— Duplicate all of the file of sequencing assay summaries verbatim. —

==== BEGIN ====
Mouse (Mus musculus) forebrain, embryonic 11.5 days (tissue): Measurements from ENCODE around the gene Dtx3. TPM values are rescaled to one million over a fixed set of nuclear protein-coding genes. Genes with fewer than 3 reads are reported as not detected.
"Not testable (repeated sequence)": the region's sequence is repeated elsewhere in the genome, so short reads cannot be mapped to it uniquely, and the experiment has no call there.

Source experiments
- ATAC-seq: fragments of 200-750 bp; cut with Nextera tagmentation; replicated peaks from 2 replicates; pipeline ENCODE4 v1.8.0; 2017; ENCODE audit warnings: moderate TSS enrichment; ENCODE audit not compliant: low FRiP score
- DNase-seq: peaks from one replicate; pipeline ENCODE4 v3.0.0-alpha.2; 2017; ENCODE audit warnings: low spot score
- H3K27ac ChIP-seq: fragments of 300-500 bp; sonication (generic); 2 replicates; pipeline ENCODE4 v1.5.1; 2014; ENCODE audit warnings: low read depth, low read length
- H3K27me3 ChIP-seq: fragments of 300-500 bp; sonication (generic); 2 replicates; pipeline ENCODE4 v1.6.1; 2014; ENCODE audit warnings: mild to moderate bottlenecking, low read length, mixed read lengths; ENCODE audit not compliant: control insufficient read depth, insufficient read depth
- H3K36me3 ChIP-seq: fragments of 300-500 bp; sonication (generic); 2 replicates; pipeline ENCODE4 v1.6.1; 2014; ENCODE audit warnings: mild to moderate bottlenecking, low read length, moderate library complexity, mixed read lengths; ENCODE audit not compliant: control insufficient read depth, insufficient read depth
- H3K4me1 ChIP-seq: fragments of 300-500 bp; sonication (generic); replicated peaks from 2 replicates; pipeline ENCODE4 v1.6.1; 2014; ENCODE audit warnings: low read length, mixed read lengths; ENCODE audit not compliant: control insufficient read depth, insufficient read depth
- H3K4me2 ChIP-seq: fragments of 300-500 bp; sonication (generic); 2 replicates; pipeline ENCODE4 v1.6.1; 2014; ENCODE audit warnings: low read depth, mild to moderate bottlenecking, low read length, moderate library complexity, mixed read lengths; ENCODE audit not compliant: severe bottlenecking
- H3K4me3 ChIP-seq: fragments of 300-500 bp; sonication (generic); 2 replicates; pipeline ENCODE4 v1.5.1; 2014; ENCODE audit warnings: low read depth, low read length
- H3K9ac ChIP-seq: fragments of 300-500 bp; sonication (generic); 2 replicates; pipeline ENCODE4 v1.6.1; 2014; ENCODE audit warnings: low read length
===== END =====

Mouse (Mus musculus) forebrain, embryonic 11.5 days (tissue): Measurements from ENCODE around the gene Dtx3. TPM values are rescaled to one million over a fixed set of nuclear protein-coding genes. Genes with fewer than 3 reads are reported as not detected.
"Not testable (repeated sequence)": the region's sequence is repeated elsewhere in the genome, so short reads cannot be mapped to it uniquely, and the experiment has no call there.

Source experiments
- ATAC-seq: fragments of 200-750 bp; cut with Nextera tagmentation; replicated peaks from 2 replicates; pipeline ENCODE4 v1.8.0; 2017; ENCODE audit warnings: moderate TSS enrichment; ENCODE audit not compliant: low FRiP score
- DNase-seq: peaks from one replicate; pipeline ENCODE4 v3.0.0-alpha.2; 2017; ENCODE audit warnings: low spot score
- H3K27ac ChIP-seq: fragments of 300-500 bp; sonication (generic); 2 replicates; pipeline ENCODE4 v1.5.1; 2014; ENCODE audit warnings: low read depth, low read length
- H3K27me3 ChIP-seq: fragments of 300-500 bp; sonication (generic); 2 replicates; pipeline ENCODE4 v1.6.1; 2014; ENCODE audit warnings: mild to moderate bottlenecking, low read length, mixed read lengths; ENCODE audit not compliant: control insufficient read depth, insufficient read depth
- H3K36me3 ChIP-seq: fragments of 300-500 bp; sonication (generic); 2 replicates; pipeline ENCODE4 v1.6.1; 2014; ENCODE audit warnings: mild to moderate bottlenecking, low read length, moderate library complexity, mixed read lengths; ENCODE audit not compliant: control insufficient read depth, insufficient read depth
- H3K4me1 ChIP-seq: fragments of 300-500 bp; sonication (generic); replicated peaks from 2 replicates; pipeline ENCODE4 v1.6.1; 2014; ENCODE audit warnings: low read length, mixed read lengths; ENCODE audit not compliant: control insufficient read depth, insufficient read depth
- H3K4me2 ChIP-seq: fragments of 300-500 bp; sonication (generic); 2 replicates; pipeline ENCODE4 v1.6.1; 2014; ENCODE audit warnings: low read depth, mild to moderate bottlenecking, low read length, moderate library complexity, mixed read lengths; ENCODE audit not compliant: severe bottlenecking
- H3K4me3 ChIP-seq: fragments of 300-500 bp; sonication (generic); 2 replicates; pipeline ENCODE4 v1.5.1; 2014; ENCODE audit warnings: low read depth, low read length
- H3K9ac ChIP-seq: fragments of 300-500 bp; sonication (generic); 2 replicates; pipeline ENCODE4 v1.6.1; 2014; ENCODE audit warnings: low read length